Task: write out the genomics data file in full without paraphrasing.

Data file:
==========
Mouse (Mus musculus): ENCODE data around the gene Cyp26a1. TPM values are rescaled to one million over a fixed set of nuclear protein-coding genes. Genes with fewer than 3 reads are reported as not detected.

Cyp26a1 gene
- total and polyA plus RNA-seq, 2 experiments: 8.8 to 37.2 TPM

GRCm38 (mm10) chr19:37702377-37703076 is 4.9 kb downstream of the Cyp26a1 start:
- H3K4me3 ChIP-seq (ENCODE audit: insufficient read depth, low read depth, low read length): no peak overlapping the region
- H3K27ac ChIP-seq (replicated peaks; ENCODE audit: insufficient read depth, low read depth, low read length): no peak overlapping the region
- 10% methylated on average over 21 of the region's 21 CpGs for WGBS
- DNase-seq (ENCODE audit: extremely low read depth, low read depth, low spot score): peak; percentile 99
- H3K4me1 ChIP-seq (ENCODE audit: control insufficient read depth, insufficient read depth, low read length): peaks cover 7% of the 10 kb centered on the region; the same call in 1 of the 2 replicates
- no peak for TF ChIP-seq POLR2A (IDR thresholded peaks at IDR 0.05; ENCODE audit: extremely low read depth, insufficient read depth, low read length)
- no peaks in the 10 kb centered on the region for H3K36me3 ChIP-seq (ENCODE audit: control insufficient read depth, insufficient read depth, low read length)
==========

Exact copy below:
Mouse (Mus musculus): ENCODE data around the gene Cyp26a1. TPM values are rescaled to one million over a fixed set of nuclear protein-coding genes. Genes with fewer than 3 reads are reported as not detected.

Cyp26a1 gene
- total and polyA plus RNA-seq, 2 experiments: 8.8 to 37.2 TPM

GRCm38 (mm10) chr19:37702377-37703076 is 4.9 kb downstream of the Cyp26a1 start:
- H3K4me3 ChIP-seq (ENCODE audit: insufficient read depth, low read depth, low read length): no peak overlapping the region
- H3K27ac ChIP-seq (replicated peaks; ENCODE audit: insufficient read depth, low read depth, low read length): no peak overlapping the region
- 10% methylated on average over 21 of the region's 21 CpGs for WGBS
- DNase-seq (ENCODE audit: extremely low read depth, low read depth, low spot score): peak; percentile 99
- H3K4me1 ChIP-seq (ENCODE audit: control insufficient read depth, insufficient read depth, low read length): peaks cover 7% of the 10 kb centered on the region; the same call in 1 of the 2 replicates
- no peak for TF ChIP-seq POLR2A (IDR thresholded peaks at IDR 0.05; ENCODE audit: extremely low read depth, insufficient read depth, low read length)
- no peaks in the 10 kb centered on the region for H3K36me3 ChIP-seq (ENCODE audit: control insufficient read depth, insufficient read depth, low read length)